Auto retailing thrives on new. New vehicles. New marketing methods and advertising campaigns. And new blood. Meet the men and women who make up the fourth annual Automotive News listing of 40 Under 40 Retail: 40 up-and-comers who already are making their mark in dealerships. These individuals are applying the lessons of the past with the techniques of today to carry vehicle retailing into the future. And they're delivering astounding results.
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|POSITION:||General manager, Pfaff Porsche, Woodbridge, Ontario|
James Coats admits he was "the annoying kid," running around the BMW service bays in Toronto where his father worked.
Decades later, Coats, 36, is general manager of Pfaff Porsche in Woodbridge, Ontario. Before landing this job, Coats worked at two BMW dealerships in Canada from 2002 to 2005: He was a service adviser at BMW of Mississauga in a suburb of Toronto, and he was a service manager at Maranello BMW -- the store where his father worked. He also ran Lexus and Mercedes-Benz dealerships.
In 2005, at age 26, Coats became general manager of a Mercedes-Benz store in Ajax, Ontario, that had changed hands.
He describes it as a small dealership that sold 65 new vehicles a year. "We grew it," Coats said. "We were the fastest growing Mercedes-Benz dealership [in Canada] for four years until 2008."
In 2008, Mercedes-Benz Durham moved to a new location in Canada, where he worked until May 2011.
"I was an active sales manager; I was selling cars myself," Coats said. "We did everything we could do to install faith in the market by Mercedes-Benz."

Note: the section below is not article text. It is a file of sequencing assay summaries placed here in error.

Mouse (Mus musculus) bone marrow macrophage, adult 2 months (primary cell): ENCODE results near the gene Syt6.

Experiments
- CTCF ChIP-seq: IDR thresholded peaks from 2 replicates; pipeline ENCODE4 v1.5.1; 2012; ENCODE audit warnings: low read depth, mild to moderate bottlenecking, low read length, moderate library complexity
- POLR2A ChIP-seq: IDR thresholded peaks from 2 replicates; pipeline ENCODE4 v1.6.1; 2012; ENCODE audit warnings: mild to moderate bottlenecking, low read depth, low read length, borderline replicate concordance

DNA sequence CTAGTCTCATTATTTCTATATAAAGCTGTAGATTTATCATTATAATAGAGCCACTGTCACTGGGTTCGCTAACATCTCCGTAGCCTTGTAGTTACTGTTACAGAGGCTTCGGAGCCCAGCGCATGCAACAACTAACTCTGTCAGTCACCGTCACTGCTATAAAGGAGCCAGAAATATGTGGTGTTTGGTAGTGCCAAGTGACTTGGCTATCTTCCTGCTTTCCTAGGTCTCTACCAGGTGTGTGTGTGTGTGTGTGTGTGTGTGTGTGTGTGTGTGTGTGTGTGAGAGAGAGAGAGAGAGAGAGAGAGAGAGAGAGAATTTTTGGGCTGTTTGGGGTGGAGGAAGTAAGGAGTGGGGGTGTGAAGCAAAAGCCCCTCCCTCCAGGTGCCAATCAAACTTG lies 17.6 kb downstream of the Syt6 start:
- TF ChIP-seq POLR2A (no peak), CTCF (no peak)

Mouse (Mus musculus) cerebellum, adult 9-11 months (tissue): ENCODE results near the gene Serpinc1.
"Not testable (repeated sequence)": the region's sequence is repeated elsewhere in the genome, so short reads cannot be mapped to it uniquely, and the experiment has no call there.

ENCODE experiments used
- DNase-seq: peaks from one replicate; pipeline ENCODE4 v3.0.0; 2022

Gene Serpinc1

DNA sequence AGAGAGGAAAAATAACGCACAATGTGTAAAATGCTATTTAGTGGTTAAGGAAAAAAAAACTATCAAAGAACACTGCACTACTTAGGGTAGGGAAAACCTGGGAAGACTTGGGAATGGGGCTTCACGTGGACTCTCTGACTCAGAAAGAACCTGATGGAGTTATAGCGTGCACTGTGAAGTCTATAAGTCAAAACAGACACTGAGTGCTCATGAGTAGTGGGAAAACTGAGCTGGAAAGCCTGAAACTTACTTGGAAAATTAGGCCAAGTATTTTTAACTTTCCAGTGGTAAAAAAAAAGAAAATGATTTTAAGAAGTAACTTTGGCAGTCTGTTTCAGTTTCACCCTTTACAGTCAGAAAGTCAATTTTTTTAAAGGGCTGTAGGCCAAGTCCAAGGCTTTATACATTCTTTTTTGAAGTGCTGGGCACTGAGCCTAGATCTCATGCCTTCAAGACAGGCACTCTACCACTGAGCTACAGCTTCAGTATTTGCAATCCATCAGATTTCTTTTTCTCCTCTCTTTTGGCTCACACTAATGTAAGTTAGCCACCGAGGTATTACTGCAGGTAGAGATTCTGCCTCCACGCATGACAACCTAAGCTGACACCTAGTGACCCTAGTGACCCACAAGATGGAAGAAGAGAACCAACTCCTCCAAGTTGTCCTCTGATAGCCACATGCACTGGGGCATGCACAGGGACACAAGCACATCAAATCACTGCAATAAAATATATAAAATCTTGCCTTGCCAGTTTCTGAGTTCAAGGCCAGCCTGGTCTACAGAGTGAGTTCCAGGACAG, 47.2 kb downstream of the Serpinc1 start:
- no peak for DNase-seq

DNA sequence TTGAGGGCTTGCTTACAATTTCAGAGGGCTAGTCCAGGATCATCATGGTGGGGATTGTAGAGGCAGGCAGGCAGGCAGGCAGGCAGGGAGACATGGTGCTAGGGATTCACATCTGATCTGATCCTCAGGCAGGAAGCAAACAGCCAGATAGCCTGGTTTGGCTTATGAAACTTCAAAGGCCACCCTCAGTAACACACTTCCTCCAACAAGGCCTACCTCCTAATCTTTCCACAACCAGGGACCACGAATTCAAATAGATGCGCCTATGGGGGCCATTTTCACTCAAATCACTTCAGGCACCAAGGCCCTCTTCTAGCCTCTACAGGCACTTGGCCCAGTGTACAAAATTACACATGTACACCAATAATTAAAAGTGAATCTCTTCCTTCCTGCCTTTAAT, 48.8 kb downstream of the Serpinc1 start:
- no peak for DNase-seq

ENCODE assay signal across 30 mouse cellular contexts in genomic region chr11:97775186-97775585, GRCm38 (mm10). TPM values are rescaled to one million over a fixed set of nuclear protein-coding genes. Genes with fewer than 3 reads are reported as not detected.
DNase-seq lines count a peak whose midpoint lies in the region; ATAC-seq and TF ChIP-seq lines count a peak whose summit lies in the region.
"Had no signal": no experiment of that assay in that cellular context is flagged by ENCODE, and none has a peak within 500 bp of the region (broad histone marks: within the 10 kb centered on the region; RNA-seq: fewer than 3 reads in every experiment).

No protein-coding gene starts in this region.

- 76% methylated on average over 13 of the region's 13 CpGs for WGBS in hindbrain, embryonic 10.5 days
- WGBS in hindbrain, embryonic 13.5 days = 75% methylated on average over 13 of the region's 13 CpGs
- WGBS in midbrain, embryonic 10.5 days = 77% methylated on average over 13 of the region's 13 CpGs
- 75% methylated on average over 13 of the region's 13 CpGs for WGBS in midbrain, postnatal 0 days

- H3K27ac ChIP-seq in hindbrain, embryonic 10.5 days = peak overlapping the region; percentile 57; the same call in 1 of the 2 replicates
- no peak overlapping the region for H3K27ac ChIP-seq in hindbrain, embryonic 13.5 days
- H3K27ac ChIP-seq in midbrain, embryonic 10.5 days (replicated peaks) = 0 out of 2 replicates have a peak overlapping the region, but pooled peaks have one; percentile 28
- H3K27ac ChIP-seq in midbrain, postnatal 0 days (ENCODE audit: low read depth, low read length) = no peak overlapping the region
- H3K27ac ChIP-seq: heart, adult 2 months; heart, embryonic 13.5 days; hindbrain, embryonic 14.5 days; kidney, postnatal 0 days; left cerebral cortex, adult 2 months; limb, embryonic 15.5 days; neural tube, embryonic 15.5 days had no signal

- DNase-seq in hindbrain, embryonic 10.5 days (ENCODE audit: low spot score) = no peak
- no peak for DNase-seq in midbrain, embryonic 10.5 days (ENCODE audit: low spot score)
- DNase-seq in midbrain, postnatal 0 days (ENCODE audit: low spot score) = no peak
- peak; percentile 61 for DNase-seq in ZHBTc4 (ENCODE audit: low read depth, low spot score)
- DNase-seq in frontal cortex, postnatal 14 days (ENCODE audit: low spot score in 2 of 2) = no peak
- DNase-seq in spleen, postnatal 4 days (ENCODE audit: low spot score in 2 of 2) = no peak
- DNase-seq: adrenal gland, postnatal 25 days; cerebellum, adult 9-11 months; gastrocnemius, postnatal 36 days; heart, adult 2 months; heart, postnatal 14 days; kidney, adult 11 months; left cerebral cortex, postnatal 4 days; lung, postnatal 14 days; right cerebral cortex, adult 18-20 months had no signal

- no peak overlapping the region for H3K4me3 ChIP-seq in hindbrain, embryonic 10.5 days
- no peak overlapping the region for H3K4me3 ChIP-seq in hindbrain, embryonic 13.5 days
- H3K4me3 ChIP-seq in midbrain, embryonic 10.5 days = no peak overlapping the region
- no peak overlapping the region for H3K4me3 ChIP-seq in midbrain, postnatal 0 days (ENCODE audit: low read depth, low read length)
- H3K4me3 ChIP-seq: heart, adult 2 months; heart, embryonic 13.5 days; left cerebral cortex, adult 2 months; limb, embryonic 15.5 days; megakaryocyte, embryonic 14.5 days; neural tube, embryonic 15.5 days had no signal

In 2011, he became general manager of Lexus Downtown in Toronto, a new Lexus point in a new, 108,000-square-foot, six-story facility.
Two years later, he got an offer to join Pfaff Automotive Partners based in Woodbridge, with its 500-plus employees and two Audi, two McLaren, BMW, Volkswagen, Toyota and Porsche stores.
Coats was general manager of Pfaff Audi in Vaughan, where net profit grew from a 1 to 2 percent return to a 3.8 percent return in two years, he said.
Early this year, he moved to the same position at the Porsche store. "It is the biggest Porsche store in the country, and there are still opportunities," Coats said.
The store sells about 1,100 new and 400 pre-owned Porsches a year, he said. Coats said he'll do what he did at the Audi dealership: Focus on the people who didn't buy a car after coming to the store, following up with phone calls and email. "The business was there -- we weren't capturing it all. It's the same thing at Porsche now. It will take some time."
A key to growth is treating every day as if it's the last day of the month when salespeople scramble to meet a target, creating "a culture of urgency," Coats said. "This has really helped create a culture of performance, urgency, speed and transparency."